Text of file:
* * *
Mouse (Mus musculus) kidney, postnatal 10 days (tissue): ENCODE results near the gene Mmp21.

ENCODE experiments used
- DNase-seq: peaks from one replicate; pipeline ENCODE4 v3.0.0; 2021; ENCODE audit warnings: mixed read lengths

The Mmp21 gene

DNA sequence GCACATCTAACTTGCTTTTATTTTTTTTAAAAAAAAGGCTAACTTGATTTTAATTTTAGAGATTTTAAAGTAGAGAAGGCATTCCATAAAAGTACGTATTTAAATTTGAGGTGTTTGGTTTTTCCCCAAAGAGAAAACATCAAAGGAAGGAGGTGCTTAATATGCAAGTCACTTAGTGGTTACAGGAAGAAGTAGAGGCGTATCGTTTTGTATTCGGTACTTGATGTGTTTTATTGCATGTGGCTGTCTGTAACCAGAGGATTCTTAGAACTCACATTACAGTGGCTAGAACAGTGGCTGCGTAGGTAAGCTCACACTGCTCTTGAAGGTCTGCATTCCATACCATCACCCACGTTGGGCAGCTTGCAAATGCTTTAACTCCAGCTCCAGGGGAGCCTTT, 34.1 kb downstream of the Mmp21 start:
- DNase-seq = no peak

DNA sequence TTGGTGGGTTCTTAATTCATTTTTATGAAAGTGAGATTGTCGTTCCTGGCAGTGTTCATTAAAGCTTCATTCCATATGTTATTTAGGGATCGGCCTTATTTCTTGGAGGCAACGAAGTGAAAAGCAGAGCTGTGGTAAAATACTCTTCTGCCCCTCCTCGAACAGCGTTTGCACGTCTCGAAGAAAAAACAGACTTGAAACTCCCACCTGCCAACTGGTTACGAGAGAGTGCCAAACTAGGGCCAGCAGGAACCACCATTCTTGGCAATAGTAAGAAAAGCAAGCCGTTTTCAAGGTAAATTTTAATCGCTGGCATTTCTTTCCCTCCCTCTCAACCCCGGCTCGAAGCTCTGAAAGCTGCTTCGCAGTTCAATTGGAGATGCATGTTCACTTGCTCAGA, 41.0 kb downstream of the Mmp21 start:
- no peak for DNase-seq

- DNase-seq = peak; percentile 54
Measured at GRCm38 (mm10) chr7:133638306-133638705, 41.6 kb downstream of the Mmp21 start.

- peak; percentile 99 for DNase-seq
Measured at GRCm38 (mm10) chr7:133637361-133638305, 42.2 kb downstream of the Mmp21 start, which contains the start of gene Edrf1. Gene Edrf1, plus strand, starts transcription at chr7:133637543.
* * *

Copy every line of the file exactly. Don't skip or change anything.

Mouse (Mus musculus) kidney, postnatal 10 days (tissue): ENCODE results near the gene Mmp21.

ENCODE experiments used
- DNase-seq: peaks from one replicate; pipeline ENCODE4 v3.0.0; 2021; ENCODE audit warnings: mixed read lengths

The Mmp21 gene

DNA sequence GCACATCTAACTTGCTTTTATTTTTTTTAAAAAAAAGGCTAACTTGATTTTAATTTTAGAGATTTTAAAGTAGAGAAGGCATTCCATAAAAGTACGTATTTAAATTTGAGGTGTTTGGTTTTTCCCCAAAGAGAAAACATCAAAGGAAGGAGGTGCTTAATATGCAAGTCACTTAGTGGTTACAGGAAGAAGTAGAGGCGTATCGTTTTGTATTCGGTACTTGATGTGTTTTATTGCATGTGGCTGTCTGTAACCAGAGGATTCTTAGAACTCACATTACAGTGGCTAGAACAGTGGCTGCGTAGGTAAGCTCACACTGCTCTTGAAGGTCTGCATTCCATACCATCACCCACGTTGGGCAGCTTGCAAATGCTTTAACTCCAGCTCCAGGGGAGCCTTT, 34.1 kb downstream of the Mmp21 start:
- DNase-seq = no peak

DNA sequence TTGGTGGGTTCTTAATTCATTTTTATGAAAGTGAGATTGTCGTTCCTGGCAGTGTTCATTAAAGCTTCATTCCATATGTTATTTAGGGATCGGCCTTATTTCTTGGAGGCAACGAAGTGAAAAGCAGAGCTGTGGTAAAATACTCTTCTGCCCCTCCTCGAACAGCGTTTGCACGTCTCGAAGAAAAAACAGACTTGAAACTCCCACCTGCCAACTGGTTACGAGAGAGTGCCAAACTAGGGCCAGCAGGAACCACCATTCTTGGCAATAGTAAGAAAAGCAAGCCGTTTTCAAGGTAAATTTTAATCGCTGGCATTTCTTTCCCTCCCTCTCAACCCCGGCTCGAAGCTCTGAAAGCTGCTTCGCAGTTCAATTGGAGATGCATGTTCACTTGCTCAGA, 41.0 kb downstream of the Mmp21 start:
- no peak for DNase-seq

- DNase-seq = peak; percentile 54
Measured at GRCm38 (mm10) chr7:133638306-133638705, 41.6 kb downstream of the Mmp21 start.

- peak; percentile 99 for DNase-seq
Measured at GRCm38 (mm10) chr7:133637361-133638305, 42.2 kb downstream of the Mmp21 start, which contains the start of gene Edrf1. Gene Edrf1, plus strand, starts transcription at chr7:133637543.